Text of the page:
Creating and producing family theatre has led Harper Ray to reconsider his audience and cast aside some misconceptions.
Vanessa Pike-Russell (CC BY-NC-ND 2.0)
As a theatre maker I am used to considering the needs, wants and expectations of diverse audiences, having worked in burlesque and children's theatre, with classically staged Shakespeare and large-scale aerial installations. Each time the challenge of anticipating new audiences was part of the artistic process, but my recent journey into creating family theatre has taken me back to the drawing board and to some rather speedy ‘unlearning’.
The first misconception was that ‘family’ is a term or a programming bracket. It helps when marketing a show that has a broad appeal but it does not hold a programming focus in its own right. Family is a personal experience, imbued with emotion, memory, hope and heritage and will mean something different to each audience member.
By mentally combining your audience of both adult and child, there are many new opportunities
The second misconception is that family theatre is children’s theatre. Every year thousands of children are taken to the theatre and hopefully they enjoy the show they see and later become theatre patrons themselves. But what of the adult who paid for the tickets? Great children’s theatre is expertly designed to play to an audience of children, sometimes with the odd risqué joke or reference thrown in. But adults are not the target market for children’s theatre.
The third misconception is that family theatre is a show that the whole family can come to. No, it’s really not. It is a show the whole family wants to come to! Apply that single word to your artistic choices and it changes everything.
So what does family theatre look like? I looked outside the conventional audience research in theatre and towards the business of television and film. Unlike theatre, film and television have always segmented their audiences differently. As well as children's and adult, family has been a named category. This was partly historic as the old Hollywood film certificates were created with these categories to reinforce family values. So studios were forced to consider the family in a way that the theatre industry has not.
So I began to ask of every artistic choice: Does this play to both adult and child alike? Does it speak to them as a team, a unit and a collection of theatre goers? I tried to never mentally split the audience into sub-groups of child and adults. I felt that if I did we risked alienating one group or worse patronising them all. Walt Disney once said: "You’re dead if you aim only for kids. Adults are only kids grown up, anyway." Love it or hate it, Disney is very successful at what it does and survives on this ‘multi-segmentational’ artistic strategy. Take Toy Story, a modern classic in terms of the family film. It is a sophisticated and compelling piece of storytelling that works simultaneously on multiple levels. It is comedic, dark, magical, dangerous, bizarre, poignant and silly to varying degrees.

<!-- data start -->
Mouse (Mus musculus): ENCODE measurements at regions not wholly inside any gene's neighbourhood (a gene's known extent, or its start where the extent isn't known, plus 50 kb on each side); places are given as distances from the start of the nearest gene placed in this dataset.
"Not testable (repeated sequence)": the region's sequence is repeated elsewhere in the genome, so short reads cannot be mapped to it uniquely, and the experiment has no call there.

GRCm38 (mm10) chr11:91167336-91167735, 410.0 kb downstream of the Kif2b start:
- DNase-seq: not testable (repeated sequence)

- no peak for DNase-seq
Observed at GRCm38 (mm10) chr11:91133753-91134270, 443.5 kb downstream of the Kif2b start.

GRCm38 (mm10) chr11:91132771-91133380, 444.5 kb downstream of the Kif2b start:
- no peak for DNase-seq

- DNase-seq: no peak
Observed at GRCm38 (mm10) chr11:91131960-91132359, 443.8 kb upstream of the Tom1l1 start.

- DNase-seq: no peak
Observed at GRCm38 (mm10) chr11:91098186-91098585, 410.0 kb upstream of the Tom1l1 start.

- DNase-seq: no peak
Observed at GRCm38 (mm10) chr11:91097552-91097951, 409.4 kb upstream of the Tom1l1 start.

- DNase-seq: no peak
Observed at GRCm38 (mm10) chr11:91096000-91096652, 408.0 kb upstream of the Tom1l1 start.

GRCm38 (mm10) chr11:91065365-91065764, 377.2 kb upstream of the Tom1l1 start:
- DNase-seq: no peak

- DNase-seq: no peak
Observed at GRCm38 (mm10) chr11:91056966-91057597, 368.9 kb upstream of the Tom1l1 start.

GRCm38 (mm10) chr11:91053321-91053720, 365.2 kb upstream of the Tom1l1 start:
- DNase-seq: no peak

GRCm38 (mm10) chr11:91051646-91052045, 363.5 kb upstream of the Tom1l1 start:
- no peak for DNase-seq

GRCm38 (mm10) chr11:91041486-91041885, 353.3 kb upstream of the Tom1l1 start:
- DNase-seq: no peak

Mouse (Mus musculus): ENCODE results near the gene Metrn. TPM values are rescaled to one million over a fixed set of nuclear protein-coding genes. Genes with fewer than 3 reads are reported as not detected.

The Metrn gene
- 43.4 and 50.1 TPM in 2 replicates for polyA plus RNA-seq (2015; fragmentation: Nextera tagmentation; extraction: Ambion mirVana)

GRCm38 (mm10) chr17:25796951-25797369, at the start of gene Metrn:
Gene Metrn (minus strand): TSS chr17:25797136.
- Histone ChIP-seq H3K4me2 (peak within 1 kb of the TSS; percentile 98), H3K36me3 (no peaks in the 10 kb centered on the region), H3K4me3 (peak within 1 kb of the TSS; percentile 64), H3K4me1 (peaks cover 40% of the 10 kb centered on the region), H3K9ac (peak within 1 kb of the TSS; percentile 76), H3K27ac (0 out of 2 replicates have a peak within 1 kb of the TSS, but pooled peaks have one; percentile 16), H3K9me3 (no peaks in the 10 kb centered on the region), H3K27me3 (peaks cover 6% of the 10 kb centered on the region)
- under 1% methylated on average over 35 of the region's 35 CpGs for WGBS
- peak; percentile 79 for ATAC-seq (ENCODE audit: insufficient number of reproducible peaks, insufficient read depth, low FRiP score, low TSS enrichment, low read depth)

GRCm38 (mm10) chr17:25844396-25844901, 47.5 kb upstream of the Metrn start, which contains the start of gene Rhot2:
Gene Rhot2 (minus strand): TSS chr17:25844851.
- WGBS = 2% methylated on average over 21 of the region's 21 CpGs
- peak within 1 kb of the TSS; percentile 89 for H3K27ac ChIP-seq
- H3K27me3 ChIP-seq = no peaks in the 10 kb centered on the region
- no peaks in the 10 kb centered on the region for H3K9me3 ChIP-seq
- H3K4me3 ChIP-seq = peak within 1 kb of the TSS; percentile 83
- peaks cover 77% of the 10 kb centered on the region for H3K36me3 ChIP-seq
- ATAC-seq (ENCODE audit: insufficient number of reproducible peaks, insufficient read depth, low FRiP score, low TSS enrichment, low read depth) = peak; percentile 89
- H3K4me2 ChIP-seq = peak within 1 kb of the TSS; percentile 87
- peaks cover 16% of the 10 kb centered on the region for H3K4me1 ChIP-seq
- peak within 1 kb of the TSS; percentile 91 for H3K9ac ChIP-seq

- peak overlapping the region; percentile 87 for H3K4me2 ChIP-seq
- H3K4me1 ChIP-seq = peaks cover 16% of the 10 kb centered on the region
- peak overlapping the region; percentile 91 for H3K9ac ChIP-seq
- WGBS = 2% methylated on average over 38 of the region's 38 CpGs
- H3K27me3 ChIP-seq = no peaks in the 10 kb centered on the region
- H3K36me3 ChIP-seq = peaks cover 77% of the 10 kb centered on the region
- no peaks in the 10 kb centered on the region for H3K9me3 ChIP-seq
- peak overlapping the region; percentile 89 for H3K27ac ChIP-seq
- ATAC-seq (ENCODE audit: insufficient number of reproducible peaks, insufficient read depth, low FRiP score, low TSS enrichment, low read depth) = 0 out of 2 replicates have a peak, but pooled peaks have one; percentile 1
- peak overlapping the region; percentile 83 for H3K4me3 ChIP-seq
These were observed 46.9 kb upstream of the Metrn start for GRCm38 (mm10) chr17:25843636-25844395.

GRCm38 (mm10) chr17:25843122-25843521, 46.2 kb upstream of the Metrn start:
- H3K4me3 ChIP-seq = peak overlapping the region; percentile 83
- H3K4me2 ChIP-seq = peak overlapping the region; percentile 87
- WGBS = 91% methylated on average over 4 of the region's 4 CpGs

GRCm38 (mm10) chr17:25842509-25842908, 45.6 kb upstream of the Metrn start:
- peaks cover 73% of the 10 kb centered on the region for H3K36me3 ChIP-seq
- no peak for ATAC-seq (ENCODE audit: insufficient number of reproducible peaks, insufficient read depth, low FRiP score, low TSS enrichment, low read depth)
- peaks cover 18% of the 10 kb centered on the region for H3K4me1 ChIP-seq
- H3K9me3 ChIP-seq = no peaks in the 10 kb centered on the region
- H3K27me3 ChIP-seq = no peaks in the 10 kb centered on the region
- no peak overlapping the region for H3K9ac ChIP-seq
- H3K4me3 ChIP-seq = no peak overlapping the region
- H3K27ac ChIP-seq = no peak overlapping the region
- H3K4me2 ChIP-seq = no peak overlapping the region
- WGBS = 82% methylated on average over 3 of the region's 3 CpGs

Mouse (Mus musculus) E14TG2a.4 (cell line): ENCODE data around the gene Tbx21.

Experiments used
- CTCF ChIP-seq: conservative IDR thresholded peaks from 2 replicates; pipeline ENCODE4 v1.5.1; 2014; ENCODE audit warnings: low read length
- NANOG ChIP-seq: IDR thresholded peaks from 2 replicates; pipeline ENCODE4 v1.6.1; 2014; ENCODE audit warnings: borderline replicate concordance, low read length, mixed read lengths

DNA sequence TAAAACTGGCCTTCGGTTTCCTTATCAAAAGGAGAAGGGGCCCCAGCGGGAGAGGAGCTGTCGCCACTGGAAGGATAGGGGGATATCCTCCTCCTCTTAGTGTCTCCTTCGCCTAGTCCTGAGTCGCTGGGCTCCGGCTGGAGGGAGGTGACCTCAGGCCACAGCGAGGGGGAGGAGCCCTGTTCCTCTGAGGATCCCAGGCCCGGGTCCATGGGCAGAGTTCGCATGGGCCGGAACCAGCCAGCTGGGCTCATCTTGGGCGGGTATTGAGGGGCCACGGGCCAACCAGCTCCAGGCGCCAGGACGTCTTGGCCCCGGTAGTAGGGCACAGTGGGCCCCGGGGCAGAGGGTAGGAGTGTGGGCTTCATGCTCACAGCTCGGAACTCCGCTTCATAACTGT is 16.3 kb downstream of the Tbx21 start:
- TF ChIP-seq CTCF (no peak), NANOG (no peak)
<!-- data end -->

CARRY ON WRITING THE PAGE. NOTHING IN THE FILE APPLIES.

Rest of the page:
Sherbert Research, a market research consultancy which works exclusively with children and families, are industry experts in targeting the whole family. Managing director Nicki Karet says: “Families make decisions as a unit and kids often take part from a young age or even lead the discussion when it comes to what they're going to do in the holidays, at the weekend, or even what car they might buy. Kids along with their families are today's decision-makers.”
By mentally combining your audience of both adult and child, there are many new opportunities. For children we can go to darker or more challenging story points, knowing that they are not experiencing this alone, but with their family to help contextualise the story or support them. For adults we can break the rule that theatre is observed in silence while the actors do the work, and instead plunge them into immersive or interactive experiences, knowing that children thrive on this model. Opportunities to draw our enjoyment from the strengths of other family members is a wonderful aspect of the family genre. At its best, family theatre can be the start of shared memories or exchanges which reinforce family solidarity. Their shared experience and personal perspectives give rise to conversations long after the curtain has gone down.
As artists and programmers, we should be led by artistic integrity and a commitment to our audiences. The emergence of family as a presence, as championed by organisations such as the Family Arts Campaign, is for me the beginning of a whole new adventure, one that I can’t wait to carry on exploring.
Harper Ray is a maker of immersive and interactive theatre.